The USS Bristol (DD-453) served in the U.S. Navy for two years in the early 20th century before being sunk by a German submarine. She was named for Rear Admiral Mark Lambert Bristol who served in the Spanish-American War and World War I, and commanded the Asiatic Fleet beginning in 1927. Bristol was laid down as a Gleaves-class vessel.
Bristol was laid down at Kearny, New Jersey by the Federal Shipbuilding and Dry Dock Company in December 1940, launched in July 1941, and commissioned in October with Lieutenant Commander C.C. Wood in command. Carrying a crew of 208, Bristol was 348 feet, five inches long and armed with four five-inch anti-aircraft guns, six one-half inch machine guns, and ten 21-inch torpedo tubes. She was driven by Westinghouse geared turbines and could travel at a cruising speed of 35 knots.
Bristol was assigned to patrol and convoy escort duty for her first year of service with the U.S. Navy. During this deployment, Bristol operated in the North Atlantic and made several voyages to Ireland. Bristol was deployed to North Africa in October 1942 in participation of the troop landings at Fedhala, French Morocco which took place in November. Following this service, Bristol returned to the United States and was stationed at Norfolk, Virginia until January 1943.
Bristol returned to the Mediterranean and remained there, except for reporting to the Panama Canal Zone in April 1943, until October. The destroyer participated in the invasion of Sicily in July and August as well as the troop landings at Salerno, Italy in September. In September, Bristol rescued 70 survivors from Rowan, which had been torpedoed. Bristol was on convoy escort duty in October, en-route to Algeria, when she was struck by a torpedo from U-371. The strike broke the destroyer in half, causing steam, power, and communications to fail, and 52 crew members were lost. Survivors were rescued by Trippe and Wainwright and Bristol sank within minutes. Bristol received three battle stars for her service in World War II.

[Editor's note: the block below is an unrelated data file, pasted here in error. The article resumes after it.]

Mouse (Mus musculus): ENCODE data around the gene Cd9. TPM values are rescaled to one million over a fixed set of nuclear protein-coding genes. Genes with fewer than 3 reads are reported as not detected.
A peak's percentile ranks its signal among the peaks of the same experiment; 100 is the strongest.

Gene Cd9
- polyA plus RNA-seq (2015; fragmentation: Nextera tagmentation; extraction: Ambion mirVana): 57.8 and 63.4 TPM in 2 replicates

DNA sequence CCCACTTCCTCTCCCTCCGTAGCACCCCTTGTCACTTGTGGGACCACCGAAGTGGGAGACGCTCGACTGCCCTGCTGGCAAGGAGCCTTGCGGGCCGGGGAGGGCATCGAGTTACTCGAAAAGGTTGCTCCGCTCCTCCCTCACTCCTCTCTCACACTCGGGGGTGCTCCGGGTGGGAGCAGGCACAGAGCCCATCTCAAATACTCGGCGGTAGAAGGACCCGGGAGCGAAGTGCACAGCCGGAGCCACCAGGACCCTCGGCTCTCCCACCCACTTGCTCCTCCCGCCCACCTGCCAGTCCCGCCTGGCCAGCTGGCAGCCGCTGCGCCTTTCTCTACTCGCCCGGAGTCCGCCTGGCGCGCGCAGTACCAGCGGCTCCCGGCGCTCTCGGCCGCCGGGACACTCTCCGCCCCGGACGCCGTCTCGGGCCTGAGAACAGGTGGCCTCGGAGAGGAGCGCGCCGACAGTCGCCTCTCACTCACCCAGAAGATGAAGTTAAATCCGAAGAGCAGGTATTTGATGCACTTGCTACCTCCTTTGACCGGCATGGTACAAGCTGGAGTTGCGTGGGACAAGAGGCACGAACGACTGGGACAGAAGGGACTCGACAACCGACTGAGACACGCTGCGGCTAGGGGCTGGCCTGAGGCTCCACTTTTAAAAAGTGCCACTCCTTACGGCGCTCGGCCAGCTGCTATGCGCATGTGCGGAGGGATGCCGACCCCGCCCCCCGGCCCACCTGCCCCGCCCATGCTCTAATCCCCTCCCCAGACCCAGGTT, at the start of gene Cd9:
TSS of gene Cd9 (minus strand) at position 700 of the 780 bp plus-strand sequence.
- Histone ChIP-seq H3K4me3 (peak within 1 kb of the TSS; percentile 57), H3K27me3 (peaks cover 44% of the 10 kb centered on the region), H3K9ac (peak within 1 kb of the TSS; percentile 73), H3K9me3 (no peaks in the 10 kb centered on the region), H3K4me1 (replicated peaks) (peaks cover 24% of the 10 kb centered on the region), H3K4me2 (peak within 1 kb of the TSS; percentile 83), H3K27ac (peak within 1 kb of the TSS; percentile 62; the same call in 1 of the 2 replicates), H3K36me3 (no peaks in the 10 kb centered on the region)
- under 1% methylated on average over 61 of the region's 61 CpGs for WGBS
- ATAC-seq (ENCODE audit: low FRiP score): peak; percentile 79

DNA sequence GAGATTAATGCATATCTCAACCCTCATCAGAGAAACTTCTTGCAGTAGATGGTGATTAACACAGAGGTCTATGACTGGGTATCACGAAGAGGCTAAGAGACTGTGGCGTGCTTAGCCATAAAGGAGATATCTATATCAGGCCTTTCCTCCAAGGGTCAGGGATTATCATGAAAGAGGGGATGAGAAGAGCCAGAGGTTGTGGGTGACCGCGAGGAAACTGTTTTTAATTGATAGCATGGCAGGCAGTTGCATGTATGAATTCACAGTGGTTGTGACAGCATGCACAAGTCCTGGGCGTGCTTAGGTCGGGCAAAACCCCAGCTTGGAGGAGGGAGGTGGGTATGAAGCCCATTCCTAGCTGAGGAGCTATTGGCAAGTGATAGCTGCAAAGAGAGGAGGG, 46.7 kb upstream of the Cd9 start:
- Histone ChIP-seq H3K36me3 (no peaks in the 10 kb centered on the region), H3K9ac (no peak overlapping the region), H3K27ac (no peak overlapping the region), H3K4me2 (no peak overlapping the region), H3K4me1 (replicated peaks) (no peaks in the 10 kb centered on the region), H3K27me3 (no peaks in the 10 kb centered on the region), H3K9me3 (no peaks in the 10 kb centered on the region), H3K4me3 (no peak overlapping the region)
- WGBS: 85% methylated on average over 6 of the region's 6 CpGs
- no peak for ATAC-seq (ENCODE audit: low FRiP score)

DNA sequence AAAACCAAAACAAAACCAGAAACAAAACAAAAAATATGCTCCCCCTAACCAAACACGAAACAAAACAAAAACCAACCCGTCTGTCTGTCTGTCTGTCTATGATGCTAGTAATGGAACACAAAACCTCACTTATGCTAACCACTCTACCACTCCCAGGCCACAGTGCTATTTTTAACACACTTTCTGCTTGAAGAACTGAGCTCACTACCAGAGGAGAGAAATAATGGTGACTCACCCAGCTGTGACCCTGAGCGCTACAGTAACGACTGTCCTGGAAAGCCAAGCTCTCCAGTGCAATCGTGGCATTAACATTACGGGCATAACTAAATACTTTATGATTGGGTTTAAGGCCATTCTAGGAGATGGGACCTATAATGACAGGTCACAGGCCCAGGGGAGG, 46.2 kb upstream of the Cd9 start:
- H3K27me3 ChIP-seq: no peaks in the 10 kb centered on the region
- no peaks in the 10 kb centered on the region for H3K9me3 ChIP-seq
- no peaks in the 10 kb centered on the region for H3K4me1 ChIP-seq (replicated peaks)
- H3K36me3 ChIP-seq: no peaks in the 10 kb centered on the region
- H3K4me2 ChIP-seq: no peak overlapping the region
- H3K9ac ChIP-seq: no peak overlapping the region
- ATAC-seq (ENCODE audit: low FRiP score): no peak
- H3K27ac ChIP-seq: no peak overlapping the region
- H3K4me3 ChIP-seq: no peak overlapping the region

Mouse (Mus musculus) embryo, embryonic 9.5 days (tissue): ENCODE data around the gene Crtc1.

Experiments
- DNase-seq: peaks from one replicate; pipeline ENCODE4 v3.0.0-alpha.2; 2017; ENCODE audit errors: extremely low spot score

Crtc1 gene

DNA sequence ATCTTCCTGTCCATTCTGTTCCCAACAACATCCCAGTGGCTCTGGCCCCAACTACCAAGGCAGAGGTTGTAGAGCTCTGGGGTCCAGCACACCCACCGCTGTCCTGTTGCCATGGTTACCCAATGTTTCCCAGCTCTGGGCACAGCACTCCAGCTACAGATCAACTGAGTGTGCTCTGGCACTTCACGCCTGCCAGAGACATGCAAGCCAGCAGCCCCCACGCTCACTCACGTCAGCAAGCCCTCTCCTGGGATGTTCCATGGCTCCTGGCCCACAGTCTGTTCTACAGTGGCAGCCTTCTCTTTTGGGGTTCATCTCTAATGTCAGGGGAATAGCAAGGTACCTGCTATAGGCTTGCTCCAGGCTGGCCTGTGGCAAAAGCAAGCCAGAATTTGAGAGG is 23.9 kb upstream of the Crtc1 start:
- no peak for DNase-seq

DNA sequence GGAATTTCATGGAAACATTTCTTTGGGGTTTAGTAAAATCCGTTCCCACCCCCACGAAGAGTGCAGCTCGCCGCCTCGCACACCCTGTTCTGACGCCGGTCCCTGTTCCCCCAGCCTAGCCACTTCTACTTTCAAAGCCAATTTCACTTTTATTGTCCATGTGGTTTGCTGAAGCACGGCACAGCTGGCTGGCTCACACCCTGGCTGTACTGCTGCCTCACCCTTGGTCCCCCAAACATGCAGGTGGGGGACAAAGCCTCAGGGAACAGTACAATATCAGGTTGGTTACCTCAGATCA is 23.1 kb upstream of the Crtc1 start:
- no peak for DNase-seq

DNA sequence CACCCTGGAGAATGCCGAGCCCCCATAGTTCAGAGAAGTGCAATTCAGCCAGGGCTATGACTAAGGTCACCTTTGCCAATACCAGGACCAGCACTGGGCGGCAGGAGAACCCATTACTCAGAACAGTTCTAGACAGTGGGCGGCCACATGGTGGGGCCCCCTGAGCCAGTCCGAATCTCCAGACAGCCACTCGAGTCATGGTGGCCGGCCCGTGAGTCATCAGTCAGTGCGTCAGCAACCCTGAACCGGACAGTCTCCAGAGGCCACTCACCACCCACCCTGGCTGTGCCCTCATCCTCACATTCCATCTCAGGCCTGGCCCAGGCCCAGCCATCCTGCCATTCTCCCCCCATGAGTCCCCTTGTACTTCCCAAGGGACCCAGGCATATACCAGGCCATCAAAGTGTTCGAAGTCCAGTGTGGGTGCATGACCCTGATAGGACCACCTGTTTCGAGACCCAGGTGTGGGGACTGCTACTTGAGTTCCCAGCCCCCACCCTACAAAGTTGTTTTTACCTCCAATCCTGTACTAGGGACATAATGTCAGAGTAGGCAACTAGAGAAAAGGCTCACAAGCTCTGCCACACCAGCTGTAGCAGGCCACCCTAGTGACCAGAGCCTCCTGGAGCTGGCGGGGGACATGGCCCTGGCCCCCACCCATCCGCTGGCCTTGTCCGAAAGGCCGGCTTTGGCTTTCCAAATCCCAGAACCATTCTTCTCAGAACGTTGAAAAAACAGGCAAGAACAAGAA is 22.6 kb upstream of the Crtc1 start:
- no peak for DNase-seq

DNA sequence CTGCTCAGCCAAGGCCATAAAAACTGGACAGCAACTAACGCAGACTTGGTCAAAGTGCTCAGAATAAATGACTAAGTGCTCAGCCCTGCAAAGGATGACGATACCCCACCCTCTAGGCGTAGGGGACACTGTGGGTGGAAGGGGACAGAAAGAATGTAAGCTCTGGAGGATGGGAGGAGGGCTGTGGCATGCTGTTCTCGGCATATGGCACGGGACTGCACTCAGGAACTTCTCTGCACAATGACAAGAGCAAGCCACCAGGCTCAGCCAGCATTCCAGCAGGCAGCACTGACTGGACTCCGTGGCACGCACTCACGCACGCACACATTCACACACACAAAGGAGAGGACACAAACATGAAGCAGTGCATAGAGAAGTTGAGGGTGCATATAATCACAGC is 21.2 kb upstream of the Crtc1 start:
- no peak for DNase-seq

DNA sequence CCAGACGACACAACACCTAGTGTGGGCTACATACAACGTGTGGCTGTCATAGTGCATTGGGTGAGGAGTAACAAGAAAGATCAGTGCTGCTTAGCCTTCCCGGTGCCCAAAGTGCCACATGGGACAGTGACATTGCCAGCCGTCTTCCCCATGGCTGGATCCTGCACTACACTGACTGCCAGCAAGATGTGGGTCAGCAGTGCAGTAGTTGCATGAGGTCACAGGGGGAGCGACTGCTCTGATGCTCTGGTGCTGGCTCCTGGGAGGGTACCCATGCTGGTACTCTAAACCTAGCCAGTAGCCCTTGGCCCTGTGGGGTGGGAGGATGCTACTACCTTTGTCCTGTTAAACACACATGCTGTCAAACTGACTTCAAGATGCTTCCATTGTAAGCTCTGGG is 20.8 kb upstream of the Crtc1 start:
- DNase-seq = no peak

Asbestos Risk on the USS Bristol (DD-453)
Asbestos was used nearly everywhere on Bristol, and most crewmen were exposed to the mineral. Boilers and turbines were insulated with asbestos, as were steam conduits running the full length of the vessel. Bristol’s engineers had the greatest exposure risk, but any exposure can lead to asbestos cancer.
Battle damage can increase the asbestos threat by sending individual asbestos fibers into the air. Bristol sank quickly after being struck, but those few minutes she stayed afloat may have been enough to expose some of her crew to very high concentrations of asbestos-contaminated air. While research suggests that sustained exposure is more dangerous than a brief, highly concentrated incident, any elevated exposure is cause for concern.Sources
Haze Gray & Underway. Dictionary of American Naval Fighting Ships. DD-453.
NavSource Naval History, USS Bristol (DD-453).